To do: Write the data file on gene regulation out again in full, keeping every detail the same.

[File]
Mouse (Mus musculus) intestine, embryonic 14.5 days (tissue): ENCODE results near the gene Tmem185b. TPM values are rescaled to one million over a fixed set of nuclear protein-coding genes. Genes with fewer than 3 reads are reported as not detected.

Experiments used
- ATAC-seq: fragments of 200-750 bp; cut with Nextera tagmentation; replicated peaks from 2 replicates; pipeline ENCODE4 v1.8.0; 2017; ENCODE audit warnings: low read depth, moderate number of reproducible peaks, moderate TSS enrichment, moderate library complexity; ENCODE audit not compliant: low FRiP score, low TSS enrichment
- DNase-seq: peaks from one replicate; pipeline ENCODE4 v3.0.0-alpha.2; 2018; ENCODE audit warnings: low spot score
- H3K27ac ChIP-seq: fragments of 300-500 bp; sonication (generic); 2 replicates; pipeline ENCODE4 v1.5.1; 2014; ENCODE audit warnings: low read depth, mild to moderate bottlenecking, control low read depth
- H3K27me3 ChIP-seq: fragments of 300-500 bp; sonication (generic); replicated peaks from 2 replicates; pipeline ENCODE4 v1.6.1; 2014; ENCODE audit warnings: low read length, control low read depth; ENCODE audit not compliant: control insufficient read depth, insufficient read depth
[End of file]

Mouse (Mus musculus) intestine, embryonic 14.5 days (tissue): ENCODE results near the gene Tmem185b. TPM values are rescaled to one million over a fixed set of nuclear protein-coding genes. Genes with fewer than 3 reads are reported as not detected.

Experiments used
- ATAC-seq: fragments of 200-750 bp; cut with Nextera tagmentation; replicated peaks from 2 replicates; pipeline ENCODE4 v1.8.0; 2017; ENCODE audit warnings: low read depth, moderate number of reproducible peaks, moderate TSS enrichment, moderate library complexity; ENCODE audit not compliant: low FRiP score, low TSS enrichment
- DNase-seq: peaks from one replicate; pipeline ENCODE4 v3.0.0-alpha.2; 2018; ENCODE audit warnings: low spot score
- H3K27ac ChIP-seq: fragments of 300-500 bp; sonication (generic); 2 replicates; pipeline ENCODE4 v1.5.1; 2014; ENCODE audit warnings: low read depth, mild to moderate bottlenecking, control low read depth
- H3K27me3 ChIP-seq: fragments of 300-500 bp; sonication (generic); replicated peaks from 2 replicates; pipeline ENCODE4 v1.6.1; 2014; ENCODE audit warnings: low read length, control low read depth; ENCODE audit not compliant: control insufficient read depth, insufficient read depth